February 28, 2012

We need to talk about Kevin!

I've just finished reading Kevin McCloud's Principles of Home - Making a Place to Live.

You may or may not be a fan of Kevin and his Grand Designs (I admit to being a real Kevin tragic!), but he has a sensible and refreshingly positive approach to sustainable living. He believes we need to embrace a slower, more enjoyable and gentler way of living that is less taxing on the resources of the planet, but that we don't have to compromise our comfort or lifestyle to do it.

He also believes that despite our current depletion of the planet's resources, we will be saved by our own resourcefulness and imagination, by returning to good design and craftsmanship, and by embracing a philosophy of sharing rather than wanting everything for ourselves.

The book offers practical suggestions on both building and retrofitting your home to make it energy efficient, how to shop sensibly and ethically, and what items are worth investing in (and what aren't), as well as looking at what a home offers in terms of social and personal values.

Kevin McCloud practices what he preaches. His building company, Hab (It stands for Happiness Architecture Beauty.) builds low-cost, affordable and sustainable homes, designed in the belief that they should enrich the environment, create a sense of community and make people happy.

February 19, 2012

Bunya Nuts

It's Bunya nut season, and the massive cones are crashing down every day, spilling scores of nuts onto the driveway.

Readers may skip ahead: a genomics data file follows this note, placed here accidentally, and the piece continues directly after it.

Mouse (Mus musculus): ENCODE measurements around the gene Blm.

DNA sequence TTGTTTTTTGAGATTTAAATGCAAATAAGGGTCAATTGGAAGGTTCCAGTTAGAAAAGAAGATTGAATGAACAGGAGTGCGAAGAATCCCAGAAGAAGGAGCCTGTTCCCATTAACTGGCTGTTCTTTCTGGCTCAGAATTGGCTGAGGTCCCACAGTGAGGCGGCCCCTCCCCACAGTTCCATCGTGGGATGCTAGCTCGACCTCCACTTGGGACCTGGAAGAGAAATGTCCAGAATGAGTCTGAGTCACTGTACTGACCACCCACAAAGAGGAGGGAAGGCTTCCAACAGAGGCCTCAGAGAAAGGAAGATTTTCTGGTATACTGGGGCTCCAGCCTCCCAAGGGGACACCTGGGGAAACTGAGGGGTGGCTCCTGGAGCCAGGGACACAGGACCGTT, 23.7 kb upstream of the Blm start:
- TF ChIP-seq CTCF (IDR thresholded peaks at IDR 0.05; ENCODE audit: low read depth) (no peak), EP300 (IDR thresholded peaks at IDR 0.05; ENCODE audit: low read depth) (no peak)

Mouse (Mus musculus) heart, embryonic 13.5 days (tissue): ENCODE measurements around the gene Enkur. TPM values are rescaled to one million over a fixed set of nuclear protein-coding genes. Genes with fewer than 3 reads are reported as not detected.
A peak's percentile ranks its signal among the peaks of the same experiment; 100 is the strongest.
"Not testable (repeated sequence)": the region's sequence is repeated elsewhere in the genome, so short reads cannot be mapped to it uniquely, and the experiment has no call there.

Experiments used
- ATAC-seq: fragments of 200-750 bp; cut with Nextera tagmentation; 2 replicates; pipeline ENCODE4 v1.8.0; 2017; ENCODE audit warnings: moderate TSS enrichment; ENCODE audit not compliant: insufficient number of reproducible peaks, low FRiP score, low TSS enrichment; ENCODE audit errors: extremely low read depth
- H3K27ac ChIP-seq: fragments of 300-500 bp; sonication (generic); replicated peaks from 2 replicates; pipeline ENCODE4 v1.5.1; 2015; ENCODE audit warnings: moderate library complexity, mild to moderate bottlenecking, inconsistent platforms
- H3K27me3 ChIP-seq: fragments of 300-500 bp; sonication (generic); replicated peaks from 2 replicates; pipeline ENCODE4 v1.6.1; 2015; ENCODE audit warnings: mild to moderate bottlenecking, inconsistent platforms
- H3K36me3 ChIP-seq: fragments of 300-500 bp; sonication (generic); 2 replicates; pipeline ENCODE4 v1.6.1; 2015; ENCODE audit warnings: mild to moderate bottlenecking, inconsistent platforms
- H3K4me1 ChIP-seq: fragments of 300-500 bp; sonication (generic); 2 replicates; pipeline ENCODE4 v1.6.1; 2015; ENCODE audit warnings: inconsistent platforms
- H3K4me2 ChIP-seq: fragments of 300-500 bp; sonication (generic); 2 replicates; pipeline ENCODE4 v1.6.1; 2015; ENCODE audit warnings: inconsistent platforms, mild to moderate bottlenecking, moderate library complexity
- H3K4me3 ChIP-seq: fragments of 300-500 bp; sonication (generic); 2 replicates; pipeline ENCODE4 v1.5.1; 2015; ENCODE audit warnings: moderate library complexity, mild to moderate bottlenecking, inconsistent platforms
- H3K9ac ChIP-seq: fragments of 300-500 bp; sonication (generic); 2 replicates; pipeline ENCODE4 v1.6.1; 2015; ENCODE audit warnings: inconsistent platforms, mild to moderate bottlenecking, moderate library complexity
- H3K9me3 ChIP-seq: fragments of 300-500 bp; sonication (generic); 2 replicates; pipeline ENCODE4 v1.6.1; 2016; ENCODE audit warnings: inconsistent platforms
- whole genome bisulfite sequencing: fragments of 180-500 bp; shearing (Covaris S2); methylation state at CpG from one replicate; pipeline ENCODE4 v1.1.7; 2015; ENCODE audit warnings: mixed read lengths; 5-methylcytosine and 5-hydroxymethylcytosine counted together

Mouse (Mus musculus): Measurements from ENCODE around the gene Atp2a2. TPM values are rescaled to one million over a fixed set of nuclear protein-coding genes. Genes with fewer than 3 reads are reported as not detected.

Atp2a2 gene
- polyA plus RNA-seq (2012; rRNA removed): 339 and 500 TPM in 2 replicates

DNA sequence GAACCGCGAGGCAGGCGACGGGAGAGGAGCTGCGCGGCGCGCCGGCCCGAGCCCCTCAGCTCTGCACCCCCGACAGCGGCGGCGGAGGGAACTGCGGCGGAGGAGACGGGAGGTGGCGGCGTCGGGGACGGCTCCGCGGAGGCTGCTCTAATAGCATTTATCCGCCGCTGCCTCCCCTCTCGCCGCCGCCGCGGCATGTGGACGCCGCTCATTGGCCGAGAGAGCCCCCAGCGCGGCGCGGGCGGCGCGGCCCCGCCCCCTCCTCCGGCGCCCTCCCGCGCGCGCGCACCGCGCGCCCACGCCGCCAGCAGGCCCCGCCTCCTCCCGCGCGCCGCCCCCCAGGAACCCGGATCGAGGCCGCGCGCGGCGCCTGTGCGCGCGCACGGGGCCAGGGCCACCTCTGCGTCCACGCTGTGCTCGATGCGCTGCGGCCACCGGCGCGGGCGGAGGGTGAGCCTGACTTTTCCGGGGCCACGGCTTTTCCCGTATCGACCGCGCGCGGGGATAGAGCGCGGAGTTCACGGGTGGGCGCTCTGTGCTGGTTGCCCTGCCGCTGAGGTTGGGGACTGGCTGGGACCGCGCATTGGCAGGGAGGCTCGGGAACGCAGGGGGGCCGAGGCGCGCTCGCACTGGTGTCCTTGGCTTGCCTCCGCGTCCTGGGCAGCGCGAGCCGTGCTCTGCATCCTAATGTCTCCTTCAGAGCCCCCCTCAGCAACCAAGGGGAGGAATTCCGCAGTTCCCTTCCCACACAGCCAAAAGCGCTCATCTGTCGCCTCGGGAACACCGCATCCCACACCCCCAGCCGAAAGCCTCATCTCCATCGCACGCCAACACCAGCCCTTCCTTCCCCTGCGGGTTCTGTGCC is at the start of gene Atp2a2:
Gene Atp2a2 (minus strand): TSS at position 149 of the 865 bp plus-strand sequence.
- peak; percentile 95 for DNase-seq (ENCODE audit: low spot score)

Bunya Nuts in the cone

It's not surprising that the Aboriginals travelled vast distances to take advantage of their bountiful harvest. One large tree can produce an enormous number of nuts.

Bunya nuts in the husk
They require a fair amount of work to cut open the tough husks and release the nuts, which are about 6cm long. 


Russell bought this Bunya Nut Recipe Book from the Bunya Nut Cafe at Blackbutt, and will be experimenting with new uses for the nuts. They taste rather like potatoes, and can be roasted and used in soups. The ground nuts can be used instead of flour in soups, breads and cakes, and also as a pesto.

February 6, 2012

Eco-friendly wood finish

We've tried wherever possible to use low VOC, non-solvent based paint and wood finishes, so in Rose Gum cottage we finished the floors and the timber kitchen and vanity tops with Cabots CFP water-based wood finish.

Unfortunately it has been a disaster. Within weeks there were splash marks on the benchtops, and rings where people had left cups, wet dishes or the dishwashing detergent. With the help of our humid climate, these had soon turned to black mould. When someone spilled red wine on the floor - and I have no doubt they hastened to wipe it up - it nevertheless left a red stain.

A phone call to Cabots technical section revealed that if we wanted to recoat the benches with something else, we would have to sand them back completely to remove all the water-based finish.

We've now taken out and sanded back both the kitchen bench and the vanity, and refinished them with two coats of matt Estapol followed by Scandinavian oil.

Kitchen - Rose Gum Cottage

It was frustrating to have to redo what had already been completed just recently. It's also disappointing to know that the environmentally friendly approach did not produce an acceptable finish.

There may well be eco-friendly products out there which are suitable for wet areas, and if so we'd love to hear about them, because there's still a lot of the house to go!